East Jackson cheerleaders C-H-E-E-R on local youth at camp



Give me an “E-A-G-L-E-S”!

What does that spell? Eagles!

For some aspiring cheerleaders, a youth camp is, possibly, where they got their start on the road to cheering.

Last week, the East Jackson Comprehensive High School cheerleading squad taught chants, cheers and routines at the squad’s kiddie camp.

The campers ranged from kindergarten to fifth grade.

“It’s a really great experience for the little ones and (for) our cheerleaders,” said new head coach Andy Potts.

“The best part for me is we really hand it over to our cheerleaders.”

To read the full story, see this week’s edition of The Paper.

Youth take to the court to learn the game of basketball at JCCHS girls’ camp



If there was one thing that Jackson County girls’ basketball head coach Julie McCutcheon was proud of at the team’s annual youth camp, it was that the number of participants grew from last year to this year.

Coming from Tennessee, McCutcheon wants to continue to grow the excitement of basketball in the Jackson County community.

“I’m more excited about this than anything, because we’ve seen our numbers go up from last summer to this summer by 11 campers,” said McCutcheon. “It looks like we’re headed in the right direction.”

To read the full story, see this week’s edition of The Paper.

Ready To Be A Golden Tiger


JCCHS grad Chelsey Bell ready to engage in competition cheerleading at Brenau


 When Chelsey Bell looks back on her four years at Jackson County Comprehensive High School, she is going to miss cheering on Friday nights during the Panthers’ football season the most.

She will miss seeing the home crowd get “pumped up” as she cheered from the sidelines and watching the energy level of the student section grow. Ultimately, she’s going to miss cheering in a Panthers’ uniform in general.

Cheerleading has been a year-round sport for Bell. She competed on both the spirit and co-ed competition cheerleading teams. As the next chapter in her life begins, she will only be competing for one of the two squads at the collegiate level.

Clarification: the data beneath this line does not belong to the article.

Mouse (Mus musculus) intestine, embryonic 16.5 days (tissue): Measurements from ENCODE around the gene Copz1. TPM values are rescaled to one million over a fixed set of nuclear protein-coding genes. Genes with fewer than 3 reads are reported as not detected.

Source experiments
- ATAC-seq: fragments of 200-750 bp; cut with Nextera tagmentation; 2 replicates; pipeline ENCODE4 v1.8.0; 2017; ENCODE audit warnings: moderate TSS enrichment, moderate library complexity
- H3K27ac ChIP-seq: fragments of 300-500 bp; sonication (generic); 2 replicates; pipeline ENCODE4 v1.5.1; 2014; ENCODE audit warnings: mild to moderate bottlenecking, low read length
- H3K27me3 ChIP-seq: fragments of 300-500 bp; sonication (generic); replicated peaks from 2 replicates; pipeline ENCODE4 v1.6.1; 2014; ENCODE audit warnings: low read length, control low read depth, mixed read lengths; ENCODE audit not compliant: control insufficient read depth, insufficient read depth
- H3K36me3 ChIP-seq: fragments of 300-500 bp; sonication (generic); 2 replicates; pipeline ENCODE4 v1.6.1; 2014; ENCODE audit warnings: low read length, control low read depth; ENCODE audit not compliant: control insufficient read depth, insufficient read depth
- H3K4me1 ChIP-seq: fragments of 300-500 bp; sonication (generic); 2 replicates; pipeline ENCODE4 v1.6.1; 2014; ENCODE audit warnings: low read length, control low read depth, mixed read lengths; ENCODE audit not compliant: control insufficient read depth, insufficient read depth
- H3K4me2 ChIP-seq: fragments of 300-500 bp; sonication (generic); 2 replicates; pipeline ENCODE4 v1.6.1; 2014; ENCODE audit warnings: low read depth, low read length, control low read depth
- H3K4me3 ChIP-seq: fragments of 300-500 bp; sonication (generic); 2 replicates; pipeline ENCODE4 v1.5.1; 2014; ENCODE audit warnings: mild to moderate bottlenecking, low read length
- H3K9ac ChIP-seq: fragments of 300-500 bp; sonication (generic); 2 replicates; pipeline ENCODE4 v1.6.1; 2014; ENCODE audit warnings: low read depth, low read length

Bell will write the next chapter of her cheerleading endeavors this fall at Brenau University.

She will be part of the Golden Tigers’ competition cheerleading squad. Her mom attended Brenau and Bell went to different functions such as seeing plays, taking swim and vocal lessons at the college when she was as kid.

To read the full story, see this week’s edition of The Paper.

Turley, Hawks finish 6-1 against the state’s best in Roswell



ROSWELL – Mill Creek head football coach Shannon Jarvis called last Friday’s 7-on-7 quarterfinals matchup against Mays High School at the 25-team Corky Kell 7-on-7 Invitational Tournament “one of the best 7-on-7 games” his team has played in several years.

The Hawks trailed the Raiders for much of the 22-minute contest, but after pulling out a 22-20 come-from-behind victory, the Hawks notched their sixth win of the tournament and clinched a berth in the semifinals against in-region rival Peachtree Ridge.

“Our kids were down and didn’t panic,” said Jarvis. “They just made play after play, both on offense and defense to win the game.

“Obviously, Mays played for a state championship last year. (They have) great players and coach (Corey) Jarvis is a good friend of mine and they do a great job, so I knew when we played them it was going to be a tough game.”

For more about the Corky Kell 7-on-7 Invitational Tournament, read this week’s edition of The Paper.

Lady Panthers pass on knowledge at youth camp



JEFFERSON – Young softball players aspire to be like some of their favorite players, Jennie Finch, Cat Osterman, Taryne Mowatt and many more. But, in order to get to those players’ level of skill and dominance, a player has to learn the basics of the game.

Last week, the Jackson County Lady Panthers’ softball team helped 24 young aspiring softball players hone their skills during team’s annual youth camp. Twenty-four was the most campers since current head coach Chessie Laird has been at the helm, she said.

The campers learned everything from pitching to hitting, she said, and the week ended with fun on the Slip and Slide. Campers ranged from first grade to sixth grade.

The camp helped her current roster of girls as they taught the campers all the things they have been working on in the summer, Laird said.

For more on this story, read this week’s edition of The Paper.